How to Get a Dog to Stop Barking – A Few Options

There is the No Bark Collar that is highly effective for excessive dog barking. This really is helpful for dog owners who simply do not have the ability or time to invest in proper training. It doesn’t mean you’re a heartless or bad dog owner, it simply means you need some fast options and this is one of them.

No Bark Collar

The collar I recommend has a 4.4 out of 5 rating and excellent customer reviews. Plus, my good friend uses one on her little Shitzu and she is a happy little fluffy girl. Click here for more product detail.

As far as this particular No Bark Collar here’s what one customer says:

“These collars have 3 different ways to program them. One, the collar increases the shock level beginning from the lowest level when your dog starts barking and then escalates eight levels until the dog stops.  The second program begins at the lowest level and escalates until your dog stops but reverts to the lowest level next time your dog starts barking. This is the program we use. The third program gives him the same shock each and every time he barks. My wife and I preferred what we considered the most humane program, number 2, and it works great. The collar requires a sound and a vibration to buzz the dog which theoretically reduces false discharges.”

Common Solution – Exercise!

Exercise Daily can help your dog more than just about anything else when it comes to training your dog. Why? Because dogs get bored in the same ol setting day after day. Even if they have a huge yard, they can still become board. It’s like reading the same newspaper everyday. Not too exciting.

Most dogs function best with one and a half hours’ exercise every day, which is a considerable time commitment for you. Of course, this varies from dog to dog, depending on factors like breed, age, and general level of health. You may think that your dog is getting as much exercise as she needs, or at least as much as you can possibly afford to give her – but if her barking is coupled with an agitated demeanor (fidgeting, perhaps acting more aggressively than you’d expect or want, restlessness, destructive behavior) then she almost definitely needs more.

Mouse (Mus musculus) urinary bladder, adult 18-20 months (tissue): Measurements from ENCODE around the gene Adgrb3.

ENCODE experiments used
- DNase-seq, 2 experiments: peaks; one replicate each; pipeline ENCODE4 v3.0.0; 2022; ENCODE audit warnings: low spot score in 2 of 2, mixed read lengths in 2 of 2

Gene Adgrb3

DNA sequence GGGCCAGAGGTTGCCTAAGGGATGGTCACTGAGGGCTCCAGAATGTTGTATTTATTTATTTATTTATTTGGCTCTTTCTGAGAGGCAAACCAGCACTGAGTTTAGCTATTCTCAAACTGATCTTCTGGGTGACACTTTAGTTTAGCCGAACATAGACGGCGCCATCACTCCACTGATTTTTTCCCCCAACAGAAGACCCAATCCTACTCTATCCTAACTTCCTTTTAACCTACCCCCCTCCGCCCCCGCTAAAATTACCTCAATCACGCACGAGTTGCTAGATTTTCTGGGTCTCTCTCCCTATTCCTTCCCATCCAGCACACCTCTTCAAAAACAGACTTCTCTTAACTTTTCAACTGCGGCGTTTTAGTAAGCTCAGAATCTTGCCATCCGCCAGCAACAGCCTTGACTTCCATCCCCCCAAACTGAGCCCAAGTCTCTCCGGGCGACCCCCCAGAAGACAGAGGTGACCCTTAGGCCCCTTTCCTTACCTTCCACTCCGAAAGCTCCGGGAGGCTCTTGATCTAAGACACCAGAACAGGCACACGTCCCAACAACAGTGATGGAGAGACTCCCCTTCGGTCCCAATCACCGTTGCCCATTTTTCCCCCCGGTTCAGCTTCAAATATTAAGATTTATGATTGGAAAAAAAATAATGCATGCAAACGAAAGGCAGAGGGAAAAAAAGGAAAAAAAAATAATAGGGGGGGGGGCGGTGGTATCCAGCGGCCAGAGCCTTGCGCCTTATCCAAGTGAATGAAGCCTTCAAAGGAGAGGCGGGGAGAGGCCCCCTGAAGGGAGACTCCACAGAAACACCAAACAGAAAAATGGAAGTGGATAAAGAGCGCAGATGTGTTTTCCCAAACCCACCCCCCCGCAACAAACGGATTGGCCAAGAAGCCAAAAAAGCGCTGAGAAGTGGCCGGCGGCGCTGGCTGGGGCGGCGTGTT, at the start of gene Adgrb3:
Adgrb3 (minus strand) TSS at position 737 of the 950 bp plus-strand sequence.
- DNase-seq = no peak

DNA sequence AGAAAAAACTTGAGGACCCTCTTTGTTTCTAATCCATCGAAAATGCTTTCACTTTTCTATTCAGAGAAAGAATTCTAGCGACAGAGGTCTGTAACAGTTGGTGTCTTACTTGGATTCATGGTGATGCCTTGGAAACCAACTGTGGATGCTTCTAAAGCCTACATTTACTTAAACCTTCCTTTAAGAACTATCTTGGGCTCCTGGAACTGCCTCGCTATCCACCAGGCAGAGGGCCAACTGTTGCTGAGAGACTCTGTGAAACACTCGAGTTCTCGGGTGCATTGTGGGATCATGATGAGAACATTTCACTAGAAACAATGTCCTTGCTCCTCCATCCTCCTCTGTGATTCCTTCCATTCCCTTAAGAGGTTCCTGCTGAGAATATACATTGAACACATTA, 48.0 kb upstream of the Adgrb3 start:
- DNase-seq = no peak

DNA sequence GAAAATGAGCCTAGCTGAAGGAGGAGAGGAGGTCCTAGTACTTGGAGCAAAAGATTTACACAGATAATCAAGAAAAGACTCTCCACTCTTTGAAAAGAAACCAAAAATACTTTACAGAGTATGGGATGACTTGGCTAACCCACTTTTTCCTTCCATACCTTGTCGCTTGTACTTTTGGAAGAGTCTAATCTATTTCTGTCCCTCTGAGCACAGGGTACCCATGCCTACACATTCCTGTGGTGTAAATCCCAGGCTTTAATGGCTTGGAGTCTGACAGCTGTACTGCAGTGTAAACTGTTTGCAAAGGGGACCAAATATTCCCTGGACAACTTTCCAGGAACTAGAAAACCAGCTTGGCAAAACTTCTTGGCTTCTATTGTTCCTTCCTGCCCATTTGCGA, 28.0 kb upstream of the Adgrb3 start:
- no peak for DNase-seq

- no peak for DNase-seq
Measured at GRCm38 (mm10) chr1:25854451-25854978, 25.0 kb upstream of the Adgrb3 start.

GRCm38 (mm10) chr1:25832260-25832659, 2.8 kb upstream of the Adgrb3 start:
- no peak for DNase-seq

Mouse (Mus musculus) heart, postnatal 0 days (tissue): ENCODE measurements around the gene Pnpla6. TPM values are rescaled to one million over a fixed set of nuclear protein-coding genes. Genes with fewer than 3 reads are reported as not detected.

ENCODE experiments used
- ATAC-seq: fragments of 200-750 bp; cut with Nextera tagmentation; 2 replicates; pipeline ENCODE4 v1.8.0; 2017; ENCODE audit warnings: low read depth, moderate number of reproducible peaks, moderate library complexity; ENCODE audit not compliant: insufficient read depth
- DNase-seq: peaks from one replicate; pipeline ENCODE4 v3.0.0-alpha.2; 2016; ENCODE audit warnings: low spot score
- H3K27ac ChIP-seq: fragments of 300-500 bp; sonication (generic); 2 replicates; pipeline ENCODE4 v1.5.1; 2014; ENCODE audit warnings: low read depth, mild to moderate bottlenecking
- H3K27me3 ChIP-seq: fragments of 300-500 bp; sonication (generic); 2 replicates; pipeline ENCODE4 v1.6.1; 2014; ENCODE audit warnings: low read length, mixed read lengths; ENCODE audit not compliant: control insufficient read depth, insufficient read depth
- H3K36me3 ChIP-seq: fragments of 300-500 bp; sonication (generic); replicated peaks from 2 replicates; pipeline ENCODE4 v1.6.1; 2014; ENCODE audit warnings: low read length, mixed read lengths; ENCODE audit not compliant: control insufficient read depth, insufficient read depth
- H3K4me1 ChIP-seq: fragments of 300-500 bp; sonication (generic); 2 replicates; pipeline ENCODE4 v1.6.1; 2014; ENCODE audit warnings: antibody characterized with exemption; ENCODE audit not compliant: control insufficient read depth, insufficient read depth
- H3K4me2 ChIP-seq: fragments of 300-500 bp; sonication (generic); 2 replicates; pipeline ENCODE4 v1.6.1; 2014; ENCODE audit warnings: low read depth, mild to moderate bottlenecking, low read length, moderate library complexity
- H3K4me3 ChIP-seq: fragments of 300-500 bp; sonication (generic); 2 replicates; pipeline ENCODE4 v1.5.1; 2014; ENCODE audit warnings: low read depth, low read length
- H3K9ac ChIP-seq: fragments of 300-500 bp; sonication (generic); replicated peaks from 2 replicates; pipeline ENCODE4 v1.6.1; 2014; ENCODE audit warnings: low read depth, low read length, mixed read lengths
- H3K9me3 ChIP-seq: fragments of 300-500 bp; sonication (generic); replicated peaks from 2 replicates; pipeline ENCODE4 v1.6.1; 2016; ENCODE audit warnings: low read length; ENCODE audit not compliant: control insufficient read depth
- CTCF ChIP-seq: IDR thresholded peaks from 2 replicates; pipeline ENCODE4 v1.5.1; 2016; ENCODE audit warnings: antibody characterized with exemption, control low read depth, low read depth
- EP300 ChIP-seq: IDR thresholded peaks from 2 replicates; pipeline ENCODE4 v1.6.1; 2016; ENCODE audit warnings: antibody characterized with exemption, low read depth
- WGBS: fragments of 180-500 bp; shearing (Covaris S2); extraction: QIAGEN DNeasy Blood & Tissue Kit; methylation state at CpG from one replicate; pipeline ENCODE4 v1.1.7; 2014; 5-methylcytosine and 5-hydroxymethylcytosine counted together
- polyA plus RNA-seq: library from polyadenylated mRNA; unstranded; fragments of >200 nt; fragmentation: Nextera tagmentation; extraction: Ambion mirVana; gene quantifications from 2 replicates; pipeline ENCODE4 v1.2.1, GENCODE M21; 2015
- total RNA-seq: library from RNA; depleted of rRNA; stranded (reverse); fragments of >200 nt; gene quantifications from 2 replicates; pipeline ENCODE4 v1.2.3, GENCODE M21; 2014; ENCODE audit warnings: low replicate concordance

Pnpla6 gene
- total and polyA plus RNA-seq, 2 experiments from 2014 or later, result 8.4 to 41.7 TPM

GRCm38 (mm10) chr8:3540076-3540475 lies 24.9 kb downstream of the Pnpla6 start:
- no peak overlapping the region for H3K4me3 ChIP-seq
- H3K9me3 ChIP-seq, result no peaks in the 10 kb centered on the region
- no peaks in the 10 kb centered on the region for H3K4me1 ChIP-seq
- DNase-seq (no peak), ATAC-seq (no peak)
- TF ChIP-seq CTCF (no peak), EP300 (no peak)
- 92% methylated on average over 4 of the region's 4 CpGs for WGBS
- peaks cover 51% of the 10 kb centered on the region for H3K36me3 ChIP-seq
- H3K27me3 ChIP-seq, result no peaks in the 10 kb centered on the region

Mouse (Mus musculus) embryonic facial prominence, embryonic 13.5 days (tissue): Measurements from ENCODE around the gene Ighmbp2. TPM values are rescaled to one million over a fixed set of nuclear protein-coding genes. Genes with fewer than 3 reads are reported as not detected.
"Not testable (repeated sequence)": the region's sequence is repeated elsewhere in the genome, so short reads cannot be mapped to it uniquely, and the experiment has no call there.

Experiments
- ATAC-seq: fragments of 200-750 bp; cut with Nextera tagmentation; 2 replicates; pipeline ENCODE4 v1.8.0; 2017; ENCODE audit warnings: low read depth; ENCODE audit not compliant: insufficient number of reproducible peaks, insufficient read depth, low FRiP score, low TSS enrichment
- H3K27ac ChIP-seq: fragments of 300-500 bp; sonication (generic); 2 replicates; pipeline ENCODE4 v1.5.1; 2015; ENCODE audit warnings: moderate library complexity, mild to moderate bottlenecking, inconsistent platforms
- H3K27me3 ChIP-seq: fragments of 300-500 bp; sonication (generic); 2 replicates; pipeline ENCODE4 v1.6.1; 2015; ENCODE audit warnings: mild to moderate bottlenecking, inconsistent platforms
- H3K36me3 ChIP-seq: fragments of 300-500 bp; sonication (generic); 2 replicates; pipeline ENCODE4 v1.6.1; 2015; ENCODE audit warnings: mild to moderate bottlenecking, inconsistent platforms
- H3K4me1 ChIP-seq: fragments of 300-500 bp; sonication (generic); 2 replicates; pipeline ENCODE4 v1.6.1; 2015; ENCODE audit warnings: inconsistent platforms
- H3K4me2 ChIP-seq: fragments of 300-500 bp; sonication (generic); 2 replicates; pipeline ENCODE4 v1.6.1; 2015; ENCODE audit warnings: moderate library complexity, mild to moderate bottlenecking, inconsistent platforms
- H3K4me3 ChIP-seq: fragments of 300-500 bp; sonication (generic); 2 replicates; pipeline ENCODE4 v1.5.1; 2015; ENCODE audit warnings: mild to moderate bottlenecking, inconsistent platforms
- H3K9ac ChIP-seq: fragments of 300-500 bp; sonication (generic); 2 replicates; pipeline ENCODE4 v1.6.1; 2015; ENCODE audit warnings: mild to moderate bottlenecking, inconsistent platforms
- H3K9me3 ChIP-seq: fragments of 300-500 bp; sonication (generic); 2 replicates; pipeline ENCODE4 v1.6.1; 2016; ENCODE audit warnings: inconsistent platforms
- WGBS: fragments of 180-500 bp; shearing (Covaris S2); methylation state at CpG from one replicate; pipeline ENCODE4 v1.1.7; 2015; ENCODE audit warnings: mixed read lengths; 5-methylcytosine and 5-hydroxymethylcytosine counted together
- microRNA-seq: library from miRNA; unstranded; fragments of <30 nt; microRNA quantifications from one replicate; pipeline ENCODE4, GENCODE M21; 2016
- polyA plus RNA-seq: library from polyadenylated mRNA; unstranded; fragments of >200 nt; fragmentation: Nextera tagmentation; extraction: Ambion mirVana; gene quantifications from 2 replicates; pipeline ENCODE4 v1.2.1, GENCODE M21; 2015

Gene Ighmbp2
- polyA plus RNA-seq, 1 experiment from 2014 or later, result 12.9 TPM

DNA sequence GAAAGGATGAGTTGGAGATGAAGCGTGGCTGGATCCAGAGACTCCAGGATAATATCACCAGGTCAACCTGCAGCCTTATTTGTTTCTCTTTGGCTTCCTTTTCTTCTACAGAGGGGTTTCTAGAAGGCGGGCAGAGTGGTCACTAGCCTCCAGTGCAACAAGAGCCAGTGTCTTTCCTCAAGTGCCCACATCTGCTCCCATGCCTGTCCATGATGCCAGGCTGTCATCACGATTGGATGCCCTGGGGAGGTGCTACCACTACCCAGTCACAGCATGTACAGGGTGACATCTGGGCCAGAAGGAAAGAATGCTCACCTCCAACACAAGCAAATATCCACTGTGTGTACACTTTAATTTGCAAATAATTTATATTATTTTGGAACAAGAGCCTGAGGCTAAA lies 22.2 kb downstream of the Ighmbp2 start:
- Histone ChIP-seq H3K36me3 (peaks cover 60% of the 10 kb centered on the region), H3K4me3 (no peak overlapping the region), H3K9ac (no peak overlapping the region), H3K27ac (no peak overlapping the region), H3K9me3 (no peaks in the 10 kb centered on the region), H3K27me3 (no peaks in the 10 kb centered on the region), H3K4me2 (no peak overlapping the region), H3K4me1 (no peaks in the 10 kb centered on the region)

When it comes to how to get a dog to stop barking, this of course is the simple solution. There are more difficult issues at stake, ones that require the help of a professional dog handler or trainer. You don’t have to hire one, you can simply download a copy of Dr. Dog’s dog training guide and start understanding how to train your dog to stop barking according to his or her specific issue.

Fortunately, the fix for how to get a dog to stop barking in many cases can be pretty simple: you’ll just have to exercise her more. Try getting up a half-hour earlier in the morning – it’ll make a big difference. If this is absolutely impossible, consider hiring someone to walk her in the mornings and/or evenings. And if this is impossible too, then you’ll just have to resign yourself to having a loud, frustrated, and agitated dog (although whether you can resign her to this state remains to be seen).

Consider the “alone time” factor when learning how to get a dog to stop barking. The second most common cause of excessive vocalization in dogs is too much ‘alone time’. Dogs are social animals: they need lots of attention, lots of interaction, and lots of communication. Without these things, they become anxious and on edge. If you’re at home with your dog, you’re not paying attention to her, and she’s spending a lot of time barking at what appears to be nothing, she’s probably bored and lonely and would benefit from a healthy dose of affection and attention.